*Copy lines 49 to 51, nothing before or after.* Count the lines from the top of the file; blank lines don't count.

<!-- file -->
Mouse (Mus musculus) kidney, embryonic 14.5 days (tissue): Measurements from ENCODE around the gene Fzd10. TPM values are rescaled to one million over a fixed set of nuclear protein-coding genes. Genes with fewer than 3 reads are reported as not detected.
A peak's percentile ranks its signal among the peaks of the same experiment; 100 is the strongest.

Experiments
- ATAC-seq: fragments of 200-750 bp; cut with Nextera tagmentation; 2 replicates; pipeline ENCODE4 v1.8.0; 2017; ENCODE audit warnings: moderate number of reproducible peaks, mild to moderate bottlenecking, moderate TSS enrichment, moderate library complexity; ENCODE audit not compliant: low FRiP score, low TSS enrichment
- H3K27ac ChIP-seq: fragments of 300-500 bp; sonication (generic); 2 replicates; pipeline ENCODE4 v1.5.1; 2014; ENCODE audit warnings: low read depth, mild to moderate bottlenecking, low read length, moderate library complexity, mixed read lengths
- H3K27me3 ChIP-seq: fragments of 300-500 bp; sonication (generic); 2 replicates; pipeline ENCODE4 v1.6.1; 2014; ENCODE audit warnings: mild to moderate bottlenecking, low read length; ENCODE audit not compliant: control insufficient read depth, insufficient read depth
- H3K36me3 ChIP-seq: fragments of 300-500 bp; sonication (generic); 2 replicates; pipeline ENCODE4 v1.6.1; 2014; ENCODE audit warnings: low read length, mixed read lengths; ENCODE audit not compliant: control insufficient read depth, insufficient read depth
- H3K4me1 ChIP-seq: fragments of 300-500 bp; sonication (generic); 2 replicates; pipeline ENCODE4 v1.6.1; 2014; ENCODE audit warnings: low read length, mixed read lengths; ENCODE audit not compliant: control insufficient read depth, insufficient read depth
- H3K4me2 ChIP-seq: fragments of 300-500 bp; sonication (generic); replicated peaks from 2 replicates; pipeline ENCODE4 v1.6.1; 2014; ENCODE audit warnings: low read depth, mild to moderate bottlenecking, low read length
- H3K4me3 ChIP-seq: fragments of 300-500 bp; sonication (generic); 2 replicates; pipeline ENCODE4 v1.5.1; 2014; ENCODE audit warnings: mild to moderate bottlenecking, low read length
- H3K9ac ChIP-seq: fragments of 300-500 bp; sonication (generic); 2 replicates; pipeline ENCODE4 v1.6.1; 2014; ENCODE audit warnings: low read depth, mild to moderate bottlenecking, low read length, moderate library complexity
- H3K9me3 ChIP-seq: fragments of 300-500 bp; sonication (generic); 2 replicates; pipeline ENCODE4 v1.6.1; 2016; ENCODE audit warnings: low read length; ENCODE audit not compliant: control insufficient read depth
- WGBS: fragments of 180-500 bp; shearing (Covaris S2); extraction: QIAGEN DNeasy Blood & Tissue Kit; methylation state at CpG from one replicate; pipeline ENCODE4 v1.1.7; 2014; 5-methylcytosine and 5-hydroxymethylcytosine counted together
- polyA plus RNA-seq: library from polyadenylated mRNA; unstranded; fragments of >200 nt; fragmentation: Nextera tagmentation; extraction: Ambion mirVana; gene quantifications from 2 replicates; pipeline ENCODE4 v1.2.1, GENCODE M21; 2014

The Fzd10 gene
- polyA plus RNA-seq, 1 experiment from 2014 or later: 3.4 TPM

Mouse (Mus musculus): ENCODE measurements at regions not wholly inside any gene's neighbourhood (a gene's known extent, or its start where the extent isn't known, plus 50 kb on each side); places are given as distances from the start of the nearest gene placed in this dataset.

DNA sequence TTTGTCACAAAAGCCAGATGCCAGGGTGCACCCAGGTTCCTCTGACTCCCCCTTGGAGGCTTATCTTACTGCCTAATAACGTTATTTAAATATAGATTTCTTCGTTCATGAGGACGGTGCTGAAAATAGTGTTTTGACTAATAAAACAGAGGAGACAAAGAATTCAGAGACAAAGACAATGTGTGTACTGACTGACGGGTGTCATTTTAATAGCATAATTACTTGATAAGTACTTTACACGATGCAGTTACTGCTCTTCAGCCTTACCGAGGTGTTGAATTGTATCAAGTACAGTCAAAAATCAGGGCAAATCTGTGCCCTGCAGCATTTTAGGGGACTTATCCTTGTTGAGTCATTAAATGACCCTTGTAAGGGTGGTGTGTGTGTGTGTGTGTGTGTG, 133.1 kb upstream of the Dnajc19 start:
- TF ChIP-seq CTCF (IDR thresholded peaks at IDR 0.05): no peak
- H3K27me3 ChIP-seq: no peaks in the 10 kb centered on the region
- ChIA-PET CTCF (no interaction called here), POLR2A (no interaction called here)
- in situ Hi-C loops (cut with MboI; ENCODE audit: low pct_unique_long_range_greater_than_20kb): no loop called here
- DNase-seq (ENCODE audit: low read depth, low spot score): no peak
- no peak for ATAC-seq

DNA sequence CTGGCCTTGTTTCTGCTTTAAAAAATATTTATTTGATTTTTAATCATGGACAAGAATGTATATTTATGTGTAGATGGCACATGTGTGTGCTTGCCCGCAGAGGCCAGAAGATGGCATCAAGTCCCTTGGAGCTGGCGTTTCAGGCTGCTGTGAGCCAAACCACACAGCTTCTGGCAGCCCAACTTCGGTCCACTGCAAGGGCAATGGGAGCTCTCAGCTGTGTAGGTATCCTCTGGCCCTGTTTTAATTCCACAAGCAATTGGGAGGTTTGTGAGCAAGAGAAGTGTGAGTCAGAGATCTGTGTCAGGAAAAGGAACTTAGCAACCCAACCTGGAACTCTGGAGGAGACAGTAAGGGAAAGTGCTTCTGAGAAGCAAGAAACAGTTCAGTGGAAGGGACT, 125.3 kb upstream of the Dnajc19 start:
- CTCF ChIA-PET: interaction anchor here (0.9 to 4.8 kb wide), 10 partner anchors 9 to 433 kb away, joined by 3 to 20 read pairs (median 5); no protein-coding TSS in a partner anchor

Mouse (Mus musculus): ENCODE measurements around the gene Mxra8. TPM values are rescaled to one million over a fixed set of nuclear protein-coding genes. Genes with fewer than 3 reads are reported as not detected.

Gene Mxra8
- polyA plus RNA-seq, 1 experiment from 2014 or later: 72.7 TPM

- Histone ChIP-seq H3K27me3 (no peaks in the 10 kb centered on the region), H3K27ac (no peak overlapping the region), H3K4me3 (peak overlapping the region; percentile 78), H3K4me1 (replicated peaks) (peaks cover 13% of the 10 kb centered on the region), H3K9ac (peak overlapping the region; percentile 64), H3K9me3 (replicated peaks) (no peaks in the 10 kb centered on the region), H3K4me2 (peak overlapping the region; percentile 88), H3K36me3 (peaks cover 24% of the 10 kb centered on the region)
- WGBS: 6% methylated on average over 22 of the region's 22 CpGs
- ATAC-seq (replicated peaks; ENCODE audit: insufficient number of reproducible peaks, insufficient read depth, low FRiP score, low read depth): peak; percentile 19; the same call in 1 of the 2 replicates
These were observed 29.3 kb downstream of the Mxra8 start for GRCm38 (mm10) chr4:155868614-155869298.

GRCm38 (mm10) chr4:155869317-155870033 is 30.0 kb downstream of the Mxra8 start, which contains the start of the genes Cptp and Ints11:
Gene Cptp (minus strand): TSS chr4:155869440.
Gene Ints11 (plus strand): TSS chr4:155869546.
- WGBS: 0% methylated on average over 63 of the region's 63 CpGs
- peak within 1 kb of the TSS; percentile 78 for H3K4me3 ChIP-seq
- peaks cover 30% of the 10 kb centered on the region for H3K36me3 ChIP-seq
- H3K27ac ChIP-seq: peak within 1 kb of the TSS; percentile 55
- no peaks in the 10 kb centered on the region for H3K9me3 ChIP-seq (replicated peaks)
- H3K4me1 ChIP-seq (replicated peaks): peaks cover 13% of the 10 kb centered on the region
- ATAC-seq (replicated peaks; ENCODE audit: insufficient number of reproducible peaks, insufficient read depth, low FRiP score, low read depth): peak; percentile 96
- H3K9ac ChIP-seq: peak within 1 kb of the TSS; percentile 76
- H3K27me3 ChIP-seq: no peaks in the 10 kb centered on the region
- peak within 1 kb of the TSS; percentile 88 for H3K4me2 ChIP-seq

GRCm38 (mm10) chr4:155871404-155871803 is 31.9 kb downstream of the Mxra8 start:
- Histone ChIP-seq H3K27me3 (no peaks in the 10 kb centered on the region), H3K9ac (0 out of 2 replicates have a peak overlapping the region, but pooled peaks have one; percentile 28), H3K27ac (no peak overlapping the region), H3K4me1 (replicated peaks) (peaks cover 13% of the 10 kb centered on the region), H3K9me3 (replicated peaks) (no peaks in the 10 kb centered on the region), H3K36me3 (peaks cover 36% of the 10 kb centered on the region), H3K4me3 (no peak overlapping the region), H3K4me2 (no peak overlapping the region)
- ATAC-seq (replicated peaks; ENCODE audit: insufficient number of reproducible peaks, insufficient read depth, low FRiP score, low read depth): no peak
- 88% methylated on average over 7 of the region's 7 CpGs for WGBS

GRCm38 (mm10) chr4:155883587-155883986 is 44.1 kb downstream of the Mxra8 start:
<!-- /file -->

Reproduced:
- ATAC-seq (replicated peaks; ENCODE audit: insufficient number of reproducible peaks, insufficient read depth, low FRiP score, low read depth): no peak
- 88% methylated on average over 7 of the region's 7 CpGs for WGBS

GRCm38 (mm10) chr4:155883587-155883986 is 44.1 kb downstream of the Mxra8 start: